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I Just Moved to New York by myself as a 21-year-old. Now what?

It looks like I’m in my Jessica Parker era. But in reality, I’m still figuring it out.


Photo taken at the Brooklyn Promenade, a five-minute walk from my apartment. All photos by Ilyssa Mann.

I am shamelessly Gainesville’s number-one fan. This town has a unique personality between the arts, music, and creative scenes downtown. Although, after nearly four years of being in the town almost every semester, I was ready for a change.

So, I applied to the College of Journalism and Communications immersive New York City program taking place this fall. (Keep an eye on those departmental emails, kiddos!)

Summer transitions into fall, and I’m strategically packing all of my most fabulous outfits for my move to the big city! Fast forward to the beginning of September, and I’ve been here for nearly two weeks.

Mouth-watering pizza! I guarantee every pizza place you walk into in New York will have pizza better than anything you can get in Florida.

What am I doing here?

Although I briefly touched on this, I wanted to explain more thoroughly why I will spend my semester in New York. For the first time, the CJC x NYC program has extended its curriculum from a week-long endeavor to an entire semester.

Professor Natalie Asorey, who has crafted the experience to the unique interests of each student in the program, is leading the three-credit immersive class. I briefly mentioned in a conversation that I love live music, and Asorey took the initiative to plan a public relations project for us to work on with Amazon Music and therefore indulging my inner music junkie.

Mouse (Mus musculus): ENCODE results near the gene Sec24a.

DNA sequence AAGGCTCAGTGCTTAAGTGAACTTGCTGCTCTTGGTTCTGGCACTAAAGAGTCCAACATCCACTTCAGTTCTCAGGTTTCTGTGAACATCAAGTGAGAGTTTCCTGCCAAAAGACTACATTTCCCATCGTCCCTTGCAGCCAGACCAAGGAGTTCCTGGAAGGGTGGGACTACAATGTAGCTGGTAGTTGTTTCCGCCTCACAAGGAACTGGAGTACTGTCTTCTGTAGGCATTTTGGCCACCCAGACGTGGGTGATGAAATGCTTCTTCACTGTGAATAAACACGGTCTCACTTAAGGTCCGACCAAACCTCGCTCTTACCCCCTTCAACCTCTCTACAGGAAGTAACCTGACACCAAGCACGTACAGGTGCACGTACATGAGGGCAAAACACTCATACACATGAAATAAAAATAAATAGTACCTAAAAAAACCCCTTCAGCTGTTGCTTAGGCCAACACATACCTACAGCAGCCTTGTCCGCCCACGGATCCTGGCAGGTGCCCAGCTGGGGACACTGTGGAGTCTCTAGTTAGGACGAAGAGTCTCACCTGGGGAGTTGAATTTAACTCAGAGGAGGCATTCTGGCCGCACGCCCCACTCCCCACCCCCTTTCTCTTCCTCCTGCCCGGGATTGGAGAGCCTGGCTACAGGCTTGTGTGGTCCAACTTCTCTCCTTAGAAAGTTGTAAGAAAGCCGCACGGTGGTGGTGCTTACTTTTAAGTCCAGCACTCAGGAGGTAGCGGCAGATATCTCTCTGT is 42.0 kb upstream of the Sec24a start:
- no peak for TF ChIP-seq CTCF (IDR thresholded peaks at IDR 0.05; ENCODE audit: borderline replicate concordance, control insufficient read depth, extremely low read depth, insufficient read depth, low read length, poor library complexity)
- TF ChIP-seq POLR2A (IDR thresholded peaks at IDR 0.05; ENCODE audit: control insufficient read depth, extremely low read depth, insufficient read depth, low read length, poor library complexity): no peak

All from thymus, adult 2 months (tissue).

My fellow students and I will work on a public relations project with a new organization every few weeks. The organizations include but are not limited to public relations firms and extend to non-profits, politics, and business. Additionally, Asorey is pairing each student with a carefully picked UF alumni mentor located in the city to further enrich our experience.

My first project is with F.Y. EYE, a nonprofit that provides PR for other nonprofits. Every Wednesday, I’ll collaborate with Andrea Wilson, the creative director at F.Y. EYE. The organization focuses on social issues that deserve to have their voices amplified and uses a network of local artists to create messages that resonate.

Andrea Wilson, in the middle, is the founder of UF Rowdy Magazine! Now, she is making an impact, providing a creative microphone to nonprofits and social issues.

She is a lot of fun to work with, and I'm looking forward to making a difference with her.

Pictured on the left is my classmate and co-worker on the F.Y. EYE project, Tamara Ashley.

What are my initial thoughts?

The program is slowly starting with resume and career workshops to prepare the group to hit the New York scene.

Regarding the city, I’m very pleased, overwhelmed, and grateful for this unique experience. Picking up my things and moving to the city by myself was scary. However, I did the same thing when I went to study abroad in Italy by myself, and I survived and, in fact, thrived. Therefore, I can surely do this if I can handle a foreign country without knowledge of the language.

View from the Time Out Market rooftop, a 15-minute walk from my apartment. Besides having a beautiful rooftop view, the market features miniature versions of New York Times-recognized restaurants in the city! I highly recommend this treasure.

It’s not as easy to meet people as I expected it to be.

The insane amount of activities, art, cafes, and more will keep you busy and probably overwhelmed. I’ve learned to listen to myself when I wake up each morning. I lay out all my options after going down a Google search of “cheap and affordable things to do in the city.” I sit with the information for a minute and feel which activity I am drawn towards the most, and there is my answer for what I will do that day!